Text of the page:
Voice/Vision Holocaust Survivor Oral History Archive

Felicia Shloss - February 9, 1983

Start of the War

In uh, at what point did uh, did this kind of activities stop?

In '39.

Right away?

Yes, the minute they came over to Łódź. The war started in September, and I believe a Tuesday, the same--next week the Germans were in Łódź.

Remember when they came in?

Oh yes, I remember them. They came in--we saw them coming with um, trucks. I--Poland didn't have that um, trucks and tanks and uh, they didn't have that. I remember we made uh, sandwiches and we gave to the soldiers, which came from um, the north, Poznan and Gdynia--Gdansk, whatever. My mother--we made sandwiches and then we were giving this food all the soldiers. They were walking and the others had trucks and tanks and you can't compare to German to the Polish army--the German army to the Polish army.

Was there any preparation in the city before the war? I mean when the war was...

Uh, the preparations were going on, I believe, the whole year. They used to put tapes on the windows and uh, they knew because they wanted to corridor...

Polish Corridor.

Yeah, Polish Corridor. I don't know. I was still young I didn't pay attention so much--going to school...

As a youngster what do you remember about the day the war started? Anything stand out?

Uh, I remember when the sirens start, you know, people--elderly women were falling on the floor and crying and screaming. I didn't know that because I was born after the war, after the First War, so I didn't know that it would be so terrible. And I remember the war started in--on Friday, and my brothers and I, we want to go to Warsaw--to defend Warsaw at that time. And we came to--we saw what we saw this week--we came uh, on a street, we--it was the way to Warsaw. And we want to go to Warsaw--walk to Warsaw. Can you imagine to walk to Warsaw? But there were already casualties. The Germans went down in their airplanes--same thing what you saw this week.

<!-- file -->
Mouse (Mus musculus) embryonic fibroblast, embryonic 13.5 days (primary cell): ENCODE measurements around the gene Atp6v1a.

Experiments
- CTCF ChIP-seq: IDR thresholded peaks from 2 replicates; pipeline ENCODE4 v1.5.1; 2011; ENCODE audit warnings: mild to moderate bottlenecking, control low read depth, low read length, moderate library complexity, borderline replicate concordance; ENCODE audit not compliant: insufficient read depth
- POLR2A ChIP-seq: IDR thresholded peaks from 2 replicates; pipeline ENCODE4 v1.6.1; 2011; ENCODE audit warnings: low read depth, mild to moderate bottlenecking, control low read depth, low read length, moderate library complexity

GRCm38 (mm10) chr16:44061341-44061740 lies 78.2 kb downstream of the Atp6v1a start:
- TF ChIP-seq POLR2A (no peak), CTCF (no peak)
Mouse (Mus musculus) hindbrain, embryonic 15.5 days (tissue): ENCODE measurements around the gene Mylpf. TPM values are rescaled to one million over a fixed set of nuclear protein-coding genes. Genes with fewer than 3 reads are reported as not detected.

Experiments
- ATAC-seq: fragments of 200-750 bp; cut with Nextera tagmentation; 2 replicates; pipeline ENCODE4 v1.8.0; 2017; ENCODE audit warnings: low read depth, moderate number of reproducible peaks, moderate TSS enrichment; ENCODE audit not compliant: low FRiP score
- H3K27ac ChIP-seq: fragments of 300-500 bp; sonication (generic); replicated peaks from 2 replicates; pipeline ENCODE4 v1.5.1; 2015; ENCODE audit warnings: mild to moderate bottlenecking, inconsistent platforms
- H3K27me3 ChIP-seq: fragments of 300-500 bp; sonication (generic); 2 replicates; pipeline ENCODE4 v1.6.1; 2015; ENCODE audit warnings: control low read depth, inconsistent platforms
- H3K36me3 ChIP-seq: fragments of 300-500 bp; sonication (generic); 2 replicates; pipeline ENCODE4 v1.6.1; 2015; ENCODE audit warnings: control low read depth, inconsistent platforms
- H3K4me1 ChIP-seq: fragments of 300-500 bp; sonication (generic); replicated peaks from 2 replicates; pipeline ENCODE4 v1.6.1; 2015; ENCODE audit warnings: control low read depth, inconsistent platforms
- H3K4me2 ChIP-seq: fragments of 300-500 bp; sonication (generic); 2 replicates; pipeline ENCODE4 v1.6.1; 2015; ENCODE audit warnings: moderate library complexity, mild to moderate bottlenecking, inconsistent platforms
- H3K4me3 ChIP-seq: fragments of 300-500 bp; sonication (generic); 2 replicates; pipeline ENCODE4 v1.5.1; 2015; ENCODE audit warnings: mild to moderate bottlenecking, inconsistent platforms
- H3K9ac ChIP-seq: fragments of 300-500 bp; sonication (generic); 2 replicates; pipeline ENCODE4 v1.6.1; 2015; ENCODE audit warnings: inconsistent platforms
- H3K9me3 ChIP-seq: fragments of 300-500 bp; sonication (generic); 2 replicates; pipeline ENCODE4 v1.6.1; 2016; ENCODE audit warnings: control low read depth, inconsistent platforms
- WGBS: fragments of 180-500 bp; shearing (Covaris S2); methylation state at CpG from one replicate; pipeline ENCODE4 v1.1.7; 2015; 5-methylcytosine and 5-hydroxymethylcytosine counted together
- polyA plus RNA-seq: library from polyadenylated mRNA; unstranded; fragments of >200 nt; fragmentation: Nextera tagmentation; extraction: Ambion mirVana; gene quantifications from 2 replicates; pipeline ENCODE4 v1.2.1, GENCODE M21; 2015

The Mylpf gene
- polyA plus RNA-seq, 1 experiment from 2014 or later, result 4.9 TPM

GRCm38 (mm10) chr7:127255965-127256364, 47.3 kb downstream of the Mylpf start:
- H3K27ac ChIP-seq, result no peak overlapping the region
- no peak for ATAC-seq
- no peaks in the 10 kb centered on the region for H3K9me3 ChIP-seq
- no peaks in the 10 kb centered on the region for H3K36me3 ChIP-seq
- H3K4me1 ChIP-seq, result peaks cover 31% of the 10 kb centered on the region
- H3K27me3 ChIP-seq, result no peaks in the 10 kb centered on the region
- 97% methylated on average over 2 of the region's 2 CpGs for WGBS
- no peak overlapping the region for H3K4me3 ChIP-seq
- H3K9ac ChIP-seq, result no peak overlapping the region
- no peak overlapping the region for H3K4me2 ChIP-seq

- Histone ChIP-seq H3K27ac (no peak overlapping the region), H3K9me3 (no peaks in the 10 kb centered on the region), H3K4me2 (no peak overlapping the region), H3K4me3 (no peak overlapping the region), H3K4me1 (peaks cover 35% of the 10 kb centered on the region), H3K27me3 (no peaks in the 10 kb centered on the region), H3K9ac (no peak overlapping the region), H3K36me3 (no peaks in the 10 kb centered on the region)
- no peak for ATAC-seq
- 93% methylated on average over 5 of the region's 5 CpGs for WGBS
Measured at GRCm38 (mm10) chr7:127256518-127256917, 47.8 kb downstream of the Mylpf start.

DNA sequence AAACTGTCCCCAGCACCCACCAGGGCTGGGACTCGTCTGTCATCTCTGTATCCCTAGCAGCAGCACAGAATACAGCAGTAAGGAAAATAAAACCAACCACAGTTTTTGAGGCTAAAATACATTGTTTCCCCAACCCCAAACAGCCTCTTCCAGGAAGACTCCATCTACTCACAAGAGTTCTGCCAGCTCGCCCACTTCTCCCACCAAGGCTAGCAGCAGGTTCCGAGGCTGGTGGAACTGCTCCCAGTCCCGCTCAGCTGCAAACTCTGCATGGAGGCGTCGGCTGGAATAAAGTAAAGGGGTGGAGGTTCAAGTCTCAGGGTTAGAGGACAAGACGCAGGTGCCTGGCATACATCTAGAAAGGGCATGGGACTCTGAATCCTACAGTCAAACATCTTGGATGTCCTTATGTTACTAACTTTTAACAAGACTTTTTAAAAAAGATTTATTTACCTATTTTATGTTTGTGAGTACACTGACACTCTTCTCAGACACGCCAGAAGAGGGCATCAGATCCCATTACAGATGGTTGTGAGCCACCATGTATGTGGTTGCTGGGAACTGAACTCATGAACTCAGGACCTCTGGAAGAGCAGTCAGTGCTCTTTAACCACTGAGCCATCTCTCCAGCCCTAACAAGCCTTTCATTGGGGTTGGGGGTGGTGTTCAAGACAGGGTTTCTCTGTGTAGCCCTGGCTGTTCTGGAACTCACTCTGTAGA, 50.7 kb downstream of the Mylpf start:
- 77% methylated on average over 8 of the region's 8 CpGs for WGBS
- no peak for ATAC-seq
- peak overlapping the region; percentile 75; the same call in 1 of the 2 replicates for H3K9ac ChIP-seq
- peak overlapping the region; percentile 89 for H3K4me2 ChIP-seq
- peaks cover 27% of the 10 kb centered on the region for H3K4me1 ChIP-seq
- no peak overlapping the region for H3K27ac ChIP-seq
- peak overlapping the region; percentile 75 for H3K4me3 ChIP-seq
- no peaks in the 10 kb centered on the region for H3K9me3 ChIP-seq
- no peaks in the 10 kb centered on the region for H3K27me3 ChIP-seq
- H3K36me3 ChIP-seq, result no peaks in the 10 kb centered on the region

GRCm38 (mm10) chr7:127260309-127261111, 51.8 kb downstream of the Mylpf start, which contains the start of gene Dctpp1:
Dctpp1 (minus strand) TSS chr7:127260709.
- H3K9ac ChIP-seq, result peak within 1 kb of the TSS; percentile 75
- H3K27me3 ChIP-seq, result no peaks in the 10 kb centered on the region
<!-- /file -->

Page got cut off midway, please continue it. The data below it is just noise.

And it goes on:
Yeah. They uh, lowered themselves down and they just killed with machine guns. People were hiding were in potatoes, in potatoes sto...the--how do you say? Potatoes were so high, so we were hiding--we were laying there in the day time and at night we walked home. We, we saw there was no way that we can go to Warsaw. There were already a lot of casualties on Sunday. Sunday all the people gave up, they went back home.

What did your parents think? Did they talk about leaving?

Well, my father believed in that German, German cultured people because we could have at least gone to Russia. It was so close. You just bought a ticket and uh, got off, I believe it was Białystok or Warsaw or some place. But he believed in the German culture and the German people. He said that uh, "No matter who is at the, at the power, or who is ruling--but the people that count." And he thought that the Russians were the brutals and the Germans were the cultured people.

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